“It’s nice to have Steve pitching and us up 1-0,” Bowa said. “He’s been our stopper. But he’s done a lot of pitching by this time of the year. He led the league in strikeouts (286), so you know he had to throw a lot of pitches.


“They’re (the Royals) not going to get down after one loss. They’re too good a team. This Series will go six or seven (games).”

A special present


Birthday-boy Willie Aikens gives Royals home runs


By Mike Fish, Sports Writer


PHILADELPHIA — If only Willie Aikens could have rewritten the ending. Everything else went according to schedule for the burly Kansas City Royals first baseman.


For openers, he celebrated his 26th birthday by starting in Game 1 of the 1980 World Series. Not bad for a guy who just a year ago — while with the California Angels — missed the American League Championship Series because of an injured knee.


But Aikens did more than just show up at Veterans Stadium in Philadelphia Tuesday night. He launched a pair of two-run homers in his first World Series game.


Here was Willie Mays Aikens, born during the 1954 New York Yankees-San Francisco Giants World Series and named after Willie Mays, the Giants' great center fielder, strutting his long-ball power on national television.


The only drawback was the final score — Phillies 7, Royals 6.


“It could have been better if we won the game," Aikens said “I was just so glad to go out and do well — and have it be on my birthday.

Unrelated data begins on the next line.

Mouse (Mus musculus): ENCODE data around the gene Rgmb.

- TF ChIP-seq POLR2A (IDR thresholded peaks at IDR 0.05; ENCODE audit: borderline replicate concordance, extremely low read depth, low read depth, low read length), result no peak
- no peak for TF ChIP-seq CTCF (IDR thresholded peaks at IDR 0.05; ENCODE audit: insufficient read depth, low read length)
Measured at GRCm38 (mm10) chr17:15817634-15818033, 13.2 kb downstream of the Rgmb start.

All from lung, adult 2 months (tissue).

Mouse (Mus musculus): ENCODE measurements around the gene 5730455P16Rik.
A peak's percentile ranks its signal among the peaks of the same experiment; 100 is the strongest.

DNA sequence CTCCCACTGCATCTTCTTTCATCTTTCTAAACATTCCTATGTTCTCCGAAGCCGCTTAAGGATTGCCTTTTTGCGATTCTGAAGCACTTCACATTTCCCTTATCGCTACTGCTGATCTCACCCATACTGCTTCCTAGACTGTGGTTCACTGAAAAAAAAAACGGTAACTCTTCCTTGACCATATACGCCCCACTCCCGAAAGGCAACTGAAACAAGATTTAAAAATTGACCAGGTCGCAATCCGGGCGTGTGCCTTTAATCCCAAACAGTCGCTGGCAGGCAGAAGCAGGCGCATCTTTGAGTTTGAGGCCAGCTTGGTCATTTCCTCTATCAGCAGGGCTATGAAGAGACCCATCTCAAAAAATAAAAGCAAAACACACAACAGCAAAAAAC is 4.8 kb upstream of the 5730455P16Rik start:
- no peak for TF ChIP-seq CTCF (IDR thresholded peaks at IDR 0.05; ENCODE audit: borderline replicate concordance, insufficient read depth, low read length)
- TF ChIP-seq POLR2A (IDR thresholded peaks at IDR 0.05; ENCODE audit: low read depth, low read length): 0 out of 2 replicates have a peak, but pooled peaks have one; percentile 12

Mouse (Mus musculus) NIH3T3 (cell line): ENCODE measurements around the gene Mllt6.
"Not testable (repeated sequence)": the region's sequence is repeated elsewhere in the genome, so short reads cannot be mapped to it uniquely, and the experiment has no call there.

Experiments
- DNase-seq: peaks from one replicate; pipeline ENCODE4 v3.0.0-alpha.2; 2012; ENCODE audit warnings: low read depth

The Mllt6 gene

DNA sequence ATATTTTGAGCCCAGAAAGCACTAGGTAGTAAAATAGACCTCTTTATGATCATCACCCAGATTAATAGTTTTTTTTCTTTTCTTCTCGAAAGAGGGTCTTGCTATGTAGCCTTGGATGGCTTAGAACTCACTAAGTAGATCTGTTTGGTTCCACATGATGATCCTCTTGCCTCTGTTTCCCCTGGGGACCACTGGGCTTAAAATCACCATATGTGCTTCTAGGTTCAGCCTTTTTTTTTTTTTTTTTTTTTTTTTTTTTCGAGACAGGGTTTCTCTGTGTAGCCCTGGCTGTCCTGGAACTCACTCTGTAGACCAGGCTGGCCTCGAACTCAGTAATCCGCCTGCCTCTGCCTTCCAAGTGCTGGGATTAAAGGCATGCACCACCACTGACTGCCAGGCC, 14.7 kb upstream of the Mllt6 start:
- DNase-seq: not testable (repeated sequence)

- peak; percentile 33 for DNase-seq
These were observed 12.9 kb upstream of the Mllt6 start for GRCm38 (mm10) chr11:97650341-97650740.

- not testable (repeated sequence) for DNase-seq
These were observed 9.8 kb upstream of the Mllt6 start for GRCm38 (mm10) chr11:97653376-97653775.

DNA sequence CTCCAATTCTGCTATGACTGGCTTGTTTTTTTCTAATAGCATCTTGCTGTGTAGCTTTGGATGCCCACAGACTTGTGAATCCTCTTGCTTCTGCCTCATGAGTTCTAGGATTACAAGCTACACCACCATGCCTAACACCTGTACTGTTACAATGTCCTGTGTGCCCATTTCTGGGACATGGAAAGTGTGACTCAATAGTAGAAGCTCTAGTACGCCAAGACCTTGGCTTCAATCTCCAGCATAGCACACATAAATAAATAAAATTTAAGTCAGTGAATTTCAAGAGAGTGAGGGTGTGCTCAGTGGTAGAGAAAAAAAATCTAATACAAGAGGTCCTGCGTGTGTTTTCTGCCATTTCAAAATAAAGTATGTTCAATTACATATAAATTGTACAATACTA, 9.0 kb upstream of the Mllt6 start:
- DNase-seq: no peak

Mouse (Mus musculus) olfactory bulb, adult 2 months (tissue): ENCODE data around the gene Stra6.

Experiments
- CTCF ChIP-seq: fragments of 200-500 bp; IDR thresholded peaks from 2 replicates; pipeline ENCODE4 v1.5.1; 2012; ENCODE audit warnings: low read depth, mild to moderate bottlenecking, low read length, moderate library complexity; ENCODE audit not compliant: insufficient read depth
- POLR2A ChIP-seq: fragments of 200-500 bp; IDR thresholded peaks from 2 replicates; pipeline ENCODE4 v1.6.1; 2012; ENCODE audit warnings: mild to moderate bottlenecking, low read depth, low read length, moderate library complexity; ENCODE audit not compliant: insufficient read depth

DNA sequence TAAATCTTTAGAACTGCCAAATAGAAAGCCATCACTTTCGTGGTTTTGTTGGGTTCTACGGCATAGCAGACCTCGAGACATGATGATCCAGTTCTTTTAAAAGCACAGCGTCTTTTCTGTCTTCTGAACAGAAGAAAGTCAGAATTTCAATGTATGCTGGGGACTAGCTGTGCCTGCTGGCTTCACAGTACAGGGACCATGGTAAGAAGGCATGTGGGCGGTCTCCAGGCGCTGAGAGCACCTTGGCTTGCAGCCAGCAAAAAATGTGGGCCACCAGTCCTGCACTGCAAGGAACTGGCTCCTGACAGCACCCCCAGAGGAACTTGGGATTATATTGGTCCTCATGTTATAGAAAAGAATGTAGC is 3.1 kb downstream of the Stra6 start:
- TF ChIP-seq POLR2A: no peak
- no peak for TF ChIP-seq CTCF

“The first time up, I hit a fastball out over the plate (a fly out to center). Next time, he (Phillies starting and winning pitcher Bob Walk) was behind in the count, so I kind of guessed on the pitch. I was looking for a fastball inside and it was there.


“I kind of had an idea from what he did the first time. If I get an idea, there’s no way in the world you can throw me a fastball and get me out.”


The Phillies’ starting pitcher, the first rookie to start the opening game of a Series since Joe Black opened for the Brooklyn Dodgers against the Yankees in 1952, is now a believer. But then, Walk wasn’t privy to any pregame scouting information on the Royals. Phillies manager Dallas Green figured Walk was better off being kept in the dark.


“I didn’t have any of that stuff (scouting reports),” Walk said. “I guess they just wanted to take all the worry away from me. It wasn’t something I had to worry about.


"I just did what Boonie (catcher Bob Boone) said. Maybe I gave him (Aikens) too much to hit.”


As Aikens sat half undressed in the Royals’ clubhouse, the opening-game slugger was being quizzed about his name and Baseball Hall of Famer Mays, after whom he was named.


“I was kind of disappointed tonight that the announcer was calling me by my full name," Aikens said. “This is the first time it’s happened this year… I wanted to send him (the announcer) a message ’cause I have a middle name just like everybody else.


“He didn’t call anybody George ‘Something' Brett or Hal 'Something' McRae. He just wanted to make a big deal out of it.


“I feel like I’m Willie Aikens. I’m not Willie Mays or something ridiculous. I’ve never met the man.”


When Aikens faces left-hander Steve Carlton Wednesday, you can be sure he’ll be pitched differently.


The scouting reports likely were tossed out after Tuesday night's performance. The word is out — you don’t pitch Aikens inside, not with the fastball.


“We might have to pitch Aikens differently tomorrow (Wednesday),” a relieved Green said. “He showed us a lot of power tonight.”

Rookie is a screwball


Phillies’ Walk is full of surprises


By Mike DeArmond, Sports Writer


PHILADELPHIA — Phillies rookie pitcher Bob Walk is a flake. A pitcher with that name would just have to be. To wit:


• Walk once went up to the plate to hit, but forgot his bat.